One time, I got a call from a lady who wanted to pay me to take her son golfing. I met him at the golf course, collected the money from his mom, and we played 9 holes. He must not have enjoyed it, I never saw him there again.

My Dad loved to take me to play all the area courses. I bet we played every golf course within 45 miles of Elkader. One time, we went to the golf course in Fayette. We have never been to this course before. It happened to be Men’s Day, and they wouldn’t let me play, but I could caddy for Dad. They had some 9-hole tournament and agreed to allow him to enter it. Since all the foursomes were filled, he would be playing alone with me keeping his score. Before Dad played the first hole, he had consumed quite a few beers. After we started, we came to a shared tee box with another hole. Apparently, we went the wrong way, and we finished the round. I noticed something was wrong when I totaled his score, he had a ridiculously low score for how he was playing. He was thrilled and announced at the clubhouse what he shot, and he won the tournament and received a nice prize. Being so young and scared, I didn’t have the heart to tell him he only played 7 holes.

My brother Doug came home from the service and purchased a new Ford Maverick. It was a 3 speed with the shifter on the column. He took me to see Elkader play for the state championship in softball. I remember it being freezing but thrilling to see our school win the tournament. Doug was going to Gates Business School in Waterloo. I remember staying with him once, I believe at the YMCA and attending my first professional hockey game.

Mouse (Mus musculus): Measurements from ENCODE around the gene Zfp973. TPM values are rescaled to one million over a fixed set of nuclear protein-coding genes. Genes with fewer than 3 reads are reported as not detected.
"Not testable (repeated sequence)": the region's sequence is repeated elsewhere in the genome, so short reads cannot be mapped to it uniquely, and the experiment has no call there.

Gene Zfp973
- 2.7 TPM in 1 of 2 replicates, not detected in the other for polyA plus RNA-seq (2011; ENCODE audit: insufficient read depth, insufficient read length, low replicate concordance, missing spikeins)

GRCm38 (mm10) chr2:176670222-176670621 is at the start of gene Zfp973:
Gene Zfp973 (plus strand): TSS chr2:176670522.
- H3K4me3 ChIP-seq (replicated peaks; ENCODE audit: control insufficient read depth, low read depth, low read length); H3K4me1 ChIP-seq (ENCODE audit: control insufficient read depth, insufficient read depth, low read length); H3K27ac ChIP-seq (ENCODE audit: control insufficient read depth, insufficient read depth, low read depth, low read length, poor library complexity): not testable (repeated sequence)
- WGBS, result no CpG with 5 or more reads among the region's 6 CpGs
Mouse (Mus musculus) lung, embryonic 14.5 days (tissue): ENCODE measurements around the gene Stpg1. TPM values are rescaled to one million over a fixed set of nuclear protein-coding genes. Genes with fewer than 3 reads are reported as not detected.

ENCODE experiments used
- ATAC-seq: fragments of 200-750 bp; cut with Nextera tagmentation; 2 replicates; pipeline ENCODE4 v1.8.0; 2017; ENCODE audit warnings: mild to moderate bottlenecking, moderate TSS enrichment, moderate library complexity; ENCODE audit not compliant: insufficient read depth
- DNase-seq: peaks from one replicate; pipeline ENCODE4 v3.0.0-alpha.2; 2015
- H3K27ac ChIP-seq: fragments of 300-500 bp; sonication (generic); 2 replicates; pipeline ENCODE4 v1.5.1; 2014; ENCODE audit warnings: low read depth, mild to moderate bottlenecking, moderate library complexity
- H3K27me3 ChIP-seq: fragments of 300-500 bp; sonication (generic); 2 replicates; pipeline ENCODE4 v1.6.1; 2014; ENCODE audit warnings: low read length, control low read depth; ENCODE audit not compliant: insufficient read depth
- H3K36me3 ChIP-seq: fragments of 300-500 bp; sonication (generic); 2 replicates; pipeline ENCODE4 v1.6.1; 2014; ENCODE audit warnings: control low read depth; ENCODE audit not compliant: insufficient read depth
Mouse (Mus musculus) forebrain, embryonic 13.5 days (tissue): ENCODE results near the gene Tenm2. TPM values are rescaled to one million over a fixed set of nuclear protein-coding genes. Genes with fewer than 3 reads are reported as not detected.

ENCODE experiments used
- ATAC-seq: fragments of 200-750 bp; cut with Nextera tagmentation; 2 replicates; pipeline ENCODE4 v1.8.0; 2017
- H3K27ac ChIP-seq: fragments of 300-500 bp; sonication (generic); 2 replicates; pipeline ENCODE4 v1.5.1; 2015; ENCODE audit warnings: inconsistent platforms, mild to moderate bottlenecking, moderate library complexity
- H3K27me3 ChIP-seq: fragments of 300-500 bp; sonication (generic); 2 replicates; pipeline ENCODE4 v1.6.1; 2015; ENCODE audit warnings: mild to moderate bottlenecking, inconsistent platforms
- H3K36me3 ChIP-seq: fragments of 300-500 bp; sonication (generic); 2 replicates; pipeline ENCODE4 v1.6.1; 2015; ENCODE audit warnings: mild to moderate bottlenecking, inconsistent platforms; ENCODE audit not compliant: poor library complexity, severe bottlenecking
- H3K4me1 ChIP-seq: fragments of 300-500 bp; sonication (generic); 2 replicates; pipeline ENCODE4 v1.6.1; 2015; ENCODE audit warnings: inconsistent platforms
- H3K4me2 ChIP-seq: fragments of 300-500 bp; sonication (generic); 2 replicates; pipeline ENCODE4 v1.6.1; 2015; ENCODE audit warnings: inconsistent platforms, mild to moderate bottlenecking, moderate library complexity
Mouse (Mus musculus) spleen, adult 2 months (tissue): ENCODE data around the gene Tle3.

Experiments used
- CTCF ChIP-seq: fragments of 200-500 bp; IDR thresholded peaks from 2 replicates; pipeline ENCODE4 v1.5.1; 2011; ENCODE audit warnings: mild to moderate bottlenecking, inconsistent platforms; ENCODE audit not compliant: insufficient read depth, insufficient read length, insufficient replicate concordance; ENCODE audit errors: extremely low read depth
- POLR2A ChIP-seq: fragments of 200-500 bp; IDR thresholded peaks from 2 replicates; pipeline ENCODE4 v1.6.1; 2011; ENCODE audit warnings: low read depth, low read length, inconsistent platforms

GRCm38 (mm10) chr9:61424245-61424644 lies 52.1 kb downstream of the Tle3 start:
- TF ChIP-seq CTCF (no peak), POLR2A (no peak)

For Christmas, I got a pellet gun that shot .177 caliber pellets. I used to sneak in the neighbor’s barn at night and shoot the pigeons that would roost on the rafters at the top of the barn. The neighbor got angry when I missed hitting the pigeons and shot holes in the barn’s roof. He told me not to do that anymore, but I still snuck in the barn to shoot at those birds.

I also like doing tricks on my bike. I wasn’t satisfied with doing just wheelies all the time, so I invented what I called the wheel-o. I would put my feet between the bike’s fork and front tire, abruptly stopping the front wheel from turning. The back end of the bike would quickly rise up, and you could do a front flip. I soon realized this was not a real smart thing to do.

I still had my mini-bike, but I got tired of riding in the confined area that I was allowed to. Sometimes, late at night, I would meet my friend who lived on a farm out of town. He also had a mini-bike, and we would drive on the gravel roads as fast as we could go. It was especially thrilling for me because my bike didn’t have lights.